After his second year running as the No. 1 1962, and helping Australia win a fourth Davis Cup, Laver turned pro. It was a life of one-nighters, but Pancho Gonzalez was no longer supreme. Kenny Rosewall was at the top and gave Laver numerous beatings as their long, illustrious rivalry began. Rosewall beat Laver to win the U.S. Pro singles in 1963, but the next year defeated Rosewall and Gonzalez to win the first of his five crowns, four of them in a row beginning in 1966. He had a streak of 19 wins in the U.S. until losing the 1970 final to Roche.
Gonzalez pointing for a ninth crown in the 1964 final, was a formidable afternoon. Astonishingly the show went on--the pros were that way in that day--in a raging nor'easter that swept Boston with a blustery downpour, turning Longwood's grassy stadium to a bog. They slipped and fell, but both proud men were up to it, somehow producing fabulous shots. In the rain Laver signaled the end of Pancho's reign, 4-6, 6-3, 7-5, 6-4.
When open tennis dawned in 1968, Laver was ready to resume where he'd left off at the traditional tournaments, whipping Roche in less than an hour, 6-3, 6-4, 6-2, to take the first open Wimbledon.
In 1971 Laver won $292,717 in tournament prize money (a season record that stood until Arthur Ashe won $338,337 in 1975), the figure enabling him to become the first tennis player to make a million dollars on the court. Until the last days of 1978, when he was playing few tournaments, Laver was still the all-time leading money-winner with $1,564,213. Jimmy Connors then surpassed him.
In 1973 all professionals were permitted to play Davis Cup, and Laver honed himself for one last effort, after 11 years away. He was brilliant, teaming with Rod Laver to end a five-year U.S. reign, 5-0. Laver beat Tom Gorman in five sets on the first day and paired with Laver for a crushing straight-set doubles victory over Stan Smith and Erik van Dillen that clinched the Cup, Laver's fifth. Of all the marvelous Aussie Davis Cup performers he was the only one never to play in a losing series.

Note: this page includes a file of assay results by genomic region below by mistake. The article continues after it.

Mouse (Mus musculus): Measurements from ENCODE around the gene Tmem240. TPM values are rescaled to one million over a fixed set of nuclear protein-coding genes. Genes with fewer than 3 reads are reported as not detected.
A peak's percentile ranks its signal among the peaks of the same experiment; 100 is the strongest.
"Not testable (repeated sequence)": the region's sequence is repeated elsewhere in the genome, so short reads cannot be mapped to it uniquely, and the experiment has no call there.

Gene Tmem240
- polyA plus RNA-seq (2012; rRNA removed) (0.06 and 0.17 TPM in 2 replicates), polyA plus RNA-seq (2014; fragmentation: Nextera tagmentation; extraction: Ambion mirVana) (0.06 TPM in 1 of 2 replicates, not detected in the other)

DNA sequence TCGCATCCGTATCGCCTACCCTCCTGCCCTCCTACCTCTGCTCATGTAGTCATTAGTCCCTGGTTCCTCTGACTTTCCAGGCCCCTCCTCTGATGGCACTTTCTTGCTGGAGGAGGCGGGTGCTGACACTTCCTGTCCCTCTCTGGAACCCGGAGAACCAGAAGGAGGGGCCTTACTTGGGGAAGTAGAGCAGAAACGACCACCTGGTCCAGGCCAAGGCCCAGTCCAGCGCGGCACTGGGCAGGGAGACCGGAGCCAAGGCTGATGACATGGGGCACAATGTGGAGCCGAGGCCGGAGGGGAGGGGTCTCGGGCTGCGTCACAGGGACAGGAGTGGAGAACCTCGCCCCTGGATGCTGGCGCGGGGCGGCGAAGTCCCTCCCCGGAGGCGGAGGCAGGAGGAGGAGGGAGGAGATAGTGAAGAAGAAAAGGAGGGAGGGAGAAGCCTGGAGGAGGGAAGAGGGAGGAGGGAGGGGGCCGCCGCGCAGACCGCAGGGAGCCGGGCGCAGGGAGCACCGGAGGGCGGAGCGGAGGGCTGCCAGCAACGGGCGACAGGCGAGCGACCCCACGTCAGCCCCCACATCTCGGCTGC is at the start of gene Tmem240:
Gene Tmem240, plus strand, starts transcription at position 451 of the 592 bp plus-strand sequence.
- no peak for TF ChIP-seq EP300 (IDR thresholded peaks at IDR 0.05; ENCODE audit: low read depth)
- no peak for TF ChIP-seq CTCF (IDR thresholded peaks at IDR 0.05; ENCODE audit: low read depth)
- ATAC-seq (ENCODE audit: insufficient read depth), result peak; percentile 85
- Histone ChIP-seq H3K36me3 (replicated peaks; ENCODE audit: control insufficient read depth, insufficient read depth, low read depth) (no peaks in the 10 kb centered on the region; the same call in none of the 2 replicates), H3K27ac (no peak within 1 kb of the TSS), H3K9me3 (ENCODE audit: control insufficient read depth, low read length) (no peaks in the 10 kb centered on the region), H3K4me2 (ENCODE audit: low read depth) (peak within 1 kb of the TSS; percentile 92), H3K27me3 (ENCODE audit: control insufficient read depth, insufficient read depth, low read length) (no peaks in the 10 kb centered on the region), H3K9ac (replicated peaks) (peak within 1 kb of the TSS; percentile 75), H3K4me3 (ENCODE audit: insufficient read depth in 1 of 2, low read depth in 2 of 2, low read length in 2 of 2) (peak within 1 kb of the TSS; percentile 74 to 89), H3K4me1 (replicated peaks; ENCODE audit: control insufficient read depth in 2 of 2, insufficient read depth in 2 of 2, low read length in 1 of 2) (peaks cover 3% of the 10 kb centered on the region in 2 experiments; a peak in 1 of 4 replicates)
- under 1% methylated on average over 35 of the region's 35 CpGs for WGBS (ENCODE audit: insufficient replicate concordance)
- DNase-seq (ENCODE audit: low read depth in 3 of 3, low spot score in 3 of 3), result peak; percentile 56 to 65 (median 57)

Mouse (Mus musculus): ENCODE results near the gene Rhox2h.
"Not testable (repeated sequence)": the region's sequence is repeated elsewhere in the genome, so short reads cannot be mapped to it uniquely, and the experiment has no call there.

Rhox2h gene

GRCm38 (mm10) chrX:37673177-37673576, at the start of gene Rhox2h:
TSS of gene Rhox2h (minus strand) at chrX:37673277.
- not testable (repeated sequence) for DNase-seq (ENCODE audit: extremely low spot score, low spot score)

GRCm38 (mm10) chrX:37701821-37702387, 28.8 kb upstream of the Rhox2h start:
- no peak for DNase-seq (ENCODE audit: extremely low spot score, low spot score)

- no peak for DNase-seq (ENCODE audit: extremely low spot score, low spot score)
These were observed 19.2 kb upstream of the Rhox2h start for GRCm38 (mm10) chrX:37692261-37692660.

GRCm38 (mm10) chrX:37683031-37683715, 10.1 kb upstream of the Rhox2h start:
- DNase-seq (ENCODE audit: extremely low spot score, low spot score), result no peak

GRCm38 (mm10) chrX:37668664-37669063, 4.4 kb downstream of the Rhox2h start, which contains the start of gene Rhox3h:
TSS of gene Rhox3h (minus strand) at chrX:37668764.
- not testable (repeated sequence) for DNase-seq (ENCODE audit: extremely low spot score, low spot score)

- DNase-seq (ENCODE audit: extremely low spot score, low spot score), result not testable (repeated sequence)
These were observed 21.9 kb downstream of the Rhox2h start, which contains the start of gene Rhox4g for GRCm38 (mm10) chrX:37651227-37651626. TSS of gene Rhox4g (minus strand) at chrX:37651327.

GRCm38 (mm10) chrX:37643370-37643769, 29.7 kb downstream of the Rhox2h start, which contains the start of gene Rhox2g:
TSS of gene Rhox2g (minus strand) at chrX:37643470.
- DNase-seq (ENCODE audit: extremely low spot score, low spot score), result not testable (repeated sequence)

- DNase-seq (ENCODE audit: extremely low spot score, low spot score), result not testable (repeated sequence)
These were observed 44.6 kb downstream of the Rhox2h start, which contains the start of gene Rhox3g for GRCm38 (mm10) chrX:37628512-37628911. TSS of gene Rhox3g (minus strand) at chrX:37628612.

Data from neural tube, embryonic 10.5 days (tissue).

He was also a factor in winning three World Cups (1972, 1974-75) for Australia in the since disbanded team competition against the U.S. In 1976, as his tournament career was winding down, Laver signed with San Diego in World Team Tennis and was named the league's Rookie of the Year at age 38!
During a 23-year career that spanned the amateur and open eras, he won 47 pro titles in singles and was runner-up 21 times. Laver was elevated to the Hall of Fame in 1981.
His 13 years in the World Top Ten ranged from 1959 to 1975. No. 1 in 1961, 1962, 1968 and 1969. His last year there was No. 10 at age 37.
Tournament wins of Laver in 1969 (with reconstructed matches in those events) Credits to aka "Urban" TW poster:
1. Australian Brisbane (grass, 64- draw): wins Di Domenico 62,62,63, Emerson 62,64,36,97, Stolle 64,18-16,64, Roche 75,22-20,9-11,16,63, Gimeno 63,64,75;
2.Philadelphia (indoor, 32-draw): included since qf Pasarell 61,63, Rosewall 64,62, Roche 75,64,64;
3.Orlando: f. Rosewall 63,62;
4. LA pro (hard,16+ draw): since qf Ralston 57,62,62, Newcombe 62,64,f Riessen 64,108;
5.Johannesburg (hard,96 draw):Krog 75,64,63, Schwarz 60,63,36,61,McMillan 62,64,62, Hewitt 62,64,62, Drysdale 61,16,61,62, Okker 63,108,63;
6.Anaheim, f. Ron Holmberg 31-16,31-28 (VASS scoring);
7. New York MSG (indoor): f. Emerson 62,46,61;
8 Wembley BBC II (indoor, 4 men event): Okker, Rosewall 86,60;
9 RG (clay, 128-draw): Watanabe 61,61,61, Crealy 36,79,62,62,64, Marzano 61,60,86, Smith 64,62,64, Gimeno 36,62,64,64, Okker 46,60,62,64, Rosewall 64,63,64;
10 Wim (grass, 128-draw): Pietrangeli 61,62,62, Lall 36,46,63,60,60, Leschly 63,63,63, Smith 64,62,79,36,63, Drysdale 64,62,63, Ashe 26,62,97,60, Newcombe 64,57,64,64;
11 Boston (hard, 32-draw): incl. since qf Okker 63,63,108, Rosewall 63,57,62,63, Newcombe 75, 62,46, 61;
12 St. Louis f. Stolle 75,36,75;
13 Binghamton f. Gonzales 61,62;
14 Fort Worth (hard, 16+ draw): incl. since qf Moore 46,86,63, Okker 26,63,62, Rosewall 63,62;
15 Baltimore f. Gonzales 63,36,75,46,86;
16 USO (Grass, 128-draw): Garcia 62,64,62, Pinto-Bravo 62,75,64, Fillol 86,61,62, Ralston 64,46,46,62,63, Emerson 46,86,13-11,64, Ashe 86,63,14-12, Roche 79,61,62,62;
17 London, Wembley (indoor, 32-draw):incl. since qf Taylor 16-14,108, Okker 86,62, Roche 64,61,63;
18 Madrid (indoor): f. Taylor 63,62.